Russian ‘sunlight eaters’ leave newborn child to die of ‘prolonged starvation’

The parents of a child who died of “prolonged starvation” have been detained in Russia after strange claims arised over their treatment of their newborn.

Mother Oxana Mironova, 33, and her partner Maxim Lyutyi, 43, rushed their roughly one-month-old baby boy to hospital after his condition deteriorated, but he sadly passed away.

Now, Mironova is under investigation for causing death by negligence, and was put under house arrest for two months by a judge.

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Lyutyi, known as a “radical raw foodist” who believes in “feeding on sunlight”, was separately detained for resisting police.

“The preliminary version of the infant's death is severe exhaustion…that the blogger tried to instil his nutrition system in the baby,” reported Zvezda News.

The boy is suspected of suffering pneumonia and emaciation after starvation.

The Russian Investigative Committee is examining the circumstances of the child’s tragic death near Black Sea resort city Sochi, and a criminal case has been launched.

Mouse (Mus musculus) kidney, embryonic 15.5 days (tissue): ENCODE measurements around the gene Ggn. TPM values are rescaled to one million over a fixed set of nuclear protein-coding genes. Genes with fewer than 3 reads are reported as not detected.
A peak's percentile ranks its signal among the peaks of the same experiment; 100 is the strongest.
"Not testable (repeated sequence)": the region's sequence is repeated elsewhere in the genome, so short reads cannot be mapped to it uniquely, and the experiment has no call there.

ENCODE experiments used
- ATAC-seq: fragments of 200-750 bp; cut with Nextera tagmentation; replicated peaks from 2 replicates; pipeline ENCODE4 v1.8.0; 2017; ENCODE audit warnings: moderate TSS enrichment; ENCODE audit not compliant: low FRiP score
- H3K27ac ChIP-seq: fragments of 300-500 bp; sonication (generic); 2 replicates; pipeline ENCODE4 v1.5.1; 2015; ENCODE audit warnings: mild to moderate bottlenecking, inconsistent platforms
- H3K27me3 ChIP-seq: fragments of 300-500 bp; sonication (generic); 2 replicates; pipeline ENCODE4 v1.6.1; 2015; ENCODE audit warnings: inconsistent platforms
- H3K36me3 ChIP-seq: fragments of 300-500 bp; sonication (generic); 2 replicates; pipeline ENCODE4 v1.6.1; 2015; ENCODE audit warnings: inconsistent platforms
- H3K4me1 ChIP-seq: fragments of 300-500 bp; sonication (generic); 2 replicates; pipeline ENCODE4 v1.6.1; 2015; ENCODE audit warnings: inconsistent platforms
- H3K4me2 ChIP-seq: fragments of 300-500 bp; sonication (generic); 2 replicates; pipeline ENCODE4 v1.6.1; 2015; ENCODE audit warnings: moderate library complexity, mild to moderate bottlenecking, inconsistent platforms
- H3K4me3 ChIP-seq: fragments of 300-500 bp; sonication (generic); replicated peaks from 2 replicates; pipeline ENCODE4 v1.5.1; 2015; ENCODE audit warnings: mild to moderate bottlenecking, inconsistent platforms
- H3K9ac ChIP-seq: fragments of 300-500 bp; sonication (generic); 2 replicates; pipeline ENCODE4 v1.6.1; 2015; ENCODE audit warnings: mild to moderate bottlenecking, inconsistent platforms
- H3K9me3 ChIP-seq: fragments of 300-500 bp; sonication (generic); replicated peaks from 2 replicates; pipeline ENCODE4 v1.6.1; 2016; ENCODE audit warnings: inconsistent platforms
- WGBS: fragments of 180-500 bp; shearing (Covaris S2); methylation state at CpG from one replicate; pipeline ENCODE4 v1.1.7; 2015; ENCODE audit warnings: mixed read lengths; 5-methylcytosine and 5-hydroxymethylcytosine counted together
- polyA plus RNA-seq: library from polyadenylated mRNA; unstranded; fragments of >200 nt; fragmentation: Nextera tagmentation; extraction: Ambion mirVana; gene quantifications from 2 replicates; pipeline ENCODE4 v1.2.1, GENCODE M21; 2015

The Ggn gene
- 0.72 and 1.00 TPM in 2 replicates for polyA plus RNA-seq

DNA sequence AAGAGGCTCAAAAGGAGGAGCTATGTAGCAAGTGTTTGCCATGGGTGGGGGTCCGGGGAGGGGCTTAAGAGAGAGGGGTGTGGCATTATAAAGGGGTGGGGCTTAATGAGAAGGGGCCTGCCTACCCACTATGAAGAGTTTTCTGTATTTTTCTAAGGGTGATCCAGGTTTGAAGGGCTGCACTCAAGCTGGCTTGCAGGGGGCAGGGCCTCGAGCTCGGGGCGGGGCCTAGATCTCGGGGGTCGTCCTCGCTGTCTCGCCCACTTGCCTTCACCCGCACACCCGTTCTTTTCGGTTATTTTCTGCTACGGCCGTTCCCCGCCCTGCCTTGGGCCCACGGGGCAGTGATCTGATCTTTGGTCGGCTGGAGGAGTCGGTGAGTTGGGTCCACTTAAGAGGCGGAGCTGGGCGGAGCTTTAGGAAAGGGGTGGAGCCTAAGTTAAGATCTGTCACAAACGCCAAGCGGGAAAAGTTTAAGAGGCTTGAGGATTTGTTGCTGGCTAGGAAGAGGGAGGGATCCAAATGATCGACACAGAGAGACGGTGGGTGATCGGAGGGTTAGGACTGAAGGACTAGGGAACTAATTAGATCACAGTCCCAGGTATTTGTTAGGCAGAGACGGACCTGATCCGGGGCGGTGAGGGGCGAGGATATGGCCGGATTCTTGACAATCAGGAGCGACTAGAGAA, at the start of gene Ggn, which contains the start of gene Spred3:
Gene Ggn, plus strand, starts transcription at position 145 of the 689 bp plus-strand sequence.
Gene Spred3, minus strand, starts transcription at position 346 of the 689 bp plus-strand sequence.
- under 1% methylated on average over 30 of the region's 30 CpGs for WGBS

The child was reportedly born at home, and was not seen by doctors.

Their apartment has been searched, say reports.

Lyutyi is known as “a propagandist of raw food” and a lifestyle trainer, said Mash media.

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He is the author of methods of "cleansing the body”.

“He is also an adherent of prana eating — feeding with the energy of the sun, without food or even water.”

He and his partner founded a club called ‘The Living Man’ intended to help Russians “improve their health and sort out personal problems”.

He is described as a “master of working with the body and consciousness” and offered “healing” to his clients.

Caution News citing law enforcement said that the couple “tried to transfer the baby to prana-eating — a diet in which people go without food and water for a long time and ‘feed on the sun’.”

His social media posts are filled with bizarre notions including accusing Greta Thunberg of being an “actress”, and claiming 3D printers were part of life in the 19th century.

Nine weeks ago he posted a video of him driving at 224 kph [139 mph], well above the Russian speed limit.


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